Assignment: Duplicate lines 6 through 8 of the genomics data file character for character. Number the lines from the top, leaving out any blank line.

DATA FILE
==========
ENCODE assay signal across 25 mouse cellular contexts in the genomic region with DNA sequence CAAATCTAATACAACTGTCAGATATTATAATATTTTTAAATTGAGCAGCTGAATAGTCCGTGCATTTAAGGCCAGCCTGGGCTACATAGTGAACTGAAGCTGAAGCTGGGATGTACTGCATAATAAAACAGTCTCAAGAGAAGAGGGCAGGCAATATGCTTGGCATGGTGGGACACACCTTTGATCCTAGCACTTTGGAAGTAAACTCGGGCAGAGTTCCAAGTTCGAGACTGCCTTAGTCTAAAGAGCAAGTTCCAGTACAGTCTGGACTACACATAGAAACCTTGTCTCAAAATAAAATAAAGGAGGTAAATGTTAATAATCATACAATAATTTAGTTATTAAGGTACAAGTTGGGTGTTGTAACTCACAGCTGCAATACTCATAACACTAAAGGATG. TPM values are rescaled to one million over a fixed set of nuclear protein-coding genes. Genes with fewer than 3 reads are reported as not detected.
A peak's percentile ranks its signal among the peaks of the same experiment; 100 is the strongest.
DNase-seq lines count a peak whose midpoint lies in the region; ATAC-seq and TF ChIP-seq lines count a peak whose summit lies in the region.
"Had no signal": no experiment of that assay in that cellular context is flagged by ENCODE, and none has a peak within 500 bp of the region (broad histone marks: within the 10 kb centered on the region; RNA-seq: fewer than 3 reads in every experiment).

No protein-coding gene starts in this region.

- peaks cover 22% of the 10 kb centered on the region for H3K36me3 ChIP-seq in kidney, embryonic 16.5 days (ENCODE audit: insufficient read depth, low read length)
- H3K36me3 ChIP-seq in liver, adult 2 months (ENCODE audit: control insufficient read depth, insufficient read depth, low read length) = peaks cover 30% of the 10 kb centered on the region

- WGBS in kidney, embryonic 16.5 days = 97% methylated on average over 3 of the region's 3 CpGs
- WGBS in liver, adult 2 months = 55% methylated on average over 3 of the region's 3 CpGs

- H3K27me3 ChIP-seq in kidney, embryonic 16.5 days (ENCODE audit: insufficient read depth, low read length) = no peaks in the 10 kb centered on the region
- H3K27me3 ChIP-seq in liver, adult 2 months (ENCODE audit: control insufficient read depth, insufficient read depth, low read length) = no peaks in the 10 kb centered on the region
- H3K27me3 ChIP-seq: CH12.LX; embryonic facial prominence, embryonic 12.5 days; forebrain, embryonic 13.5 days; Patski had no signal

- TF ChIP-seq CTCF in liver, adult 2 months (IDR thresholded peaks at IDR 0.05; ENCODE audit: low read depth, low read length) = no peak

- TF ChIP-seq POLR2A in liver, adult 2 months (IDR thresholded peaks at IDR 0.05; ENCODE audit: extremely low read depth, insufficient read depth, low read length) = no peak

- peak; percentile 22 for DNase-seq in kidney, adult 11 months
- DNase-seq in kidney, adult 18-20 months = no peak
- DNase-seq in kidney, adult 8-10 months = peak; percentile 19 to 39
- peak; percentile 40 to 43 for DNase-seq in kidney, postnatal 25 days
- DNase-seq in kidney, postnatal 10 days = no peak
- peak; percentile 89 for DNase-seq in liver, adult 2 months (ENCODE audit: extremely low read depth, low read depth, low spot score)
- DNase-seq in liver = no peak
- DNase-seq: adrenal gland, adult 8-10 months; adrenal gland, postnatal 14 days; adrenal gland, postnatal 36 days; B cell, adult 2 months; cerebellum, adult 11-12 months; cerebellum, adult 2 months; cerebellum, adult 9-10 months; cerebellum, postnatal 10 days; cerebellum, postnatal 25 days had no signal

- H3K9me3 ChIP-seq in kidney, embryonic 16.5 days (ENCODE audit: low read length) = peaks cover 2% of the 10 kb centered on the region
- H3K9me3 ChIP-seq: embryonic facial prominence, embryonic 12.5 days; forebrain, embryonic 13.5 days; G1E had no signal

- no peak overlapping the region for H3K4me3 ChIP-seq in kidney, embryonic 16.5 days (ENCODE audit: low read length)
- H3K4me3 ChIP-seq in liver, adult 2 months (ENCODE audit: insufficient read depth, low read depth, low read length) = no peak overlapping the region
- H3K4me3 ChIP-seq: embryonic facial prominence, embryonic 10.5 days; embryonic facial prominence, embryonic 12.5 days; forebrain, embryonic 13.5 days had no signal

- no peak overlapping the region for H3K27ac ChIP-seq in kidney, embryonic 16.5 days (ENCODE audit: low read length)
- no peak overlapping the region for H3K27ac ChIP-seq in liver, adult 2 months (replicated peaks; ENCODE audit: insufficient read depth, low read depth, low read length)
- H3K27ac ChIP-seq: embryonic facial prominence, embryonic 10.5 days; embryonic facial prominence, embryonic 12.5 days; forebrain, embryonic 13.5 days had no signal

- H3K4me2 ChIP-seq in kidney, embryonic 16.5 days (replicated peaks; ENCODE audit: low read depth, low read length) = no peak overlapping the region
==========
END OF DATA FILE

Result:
- peaks cover 22% of the 10 kb centered on the region for H3K36me3 ChIP-seq in kidney, embryonic 16.5 days (ENCODE audit: insufficient read depth, low read length)
- H3K36me3 ChIP-seq in liver, adult 2 months (ENCODE audit: control insufficient read depth, insufficient read depth, low read length) = peaks cover 30% of the 10 kb centered on the region

- WGBS in kidney, embryonic 16.5 days = 97% methylated on average over 3 of the region's 3 CpGs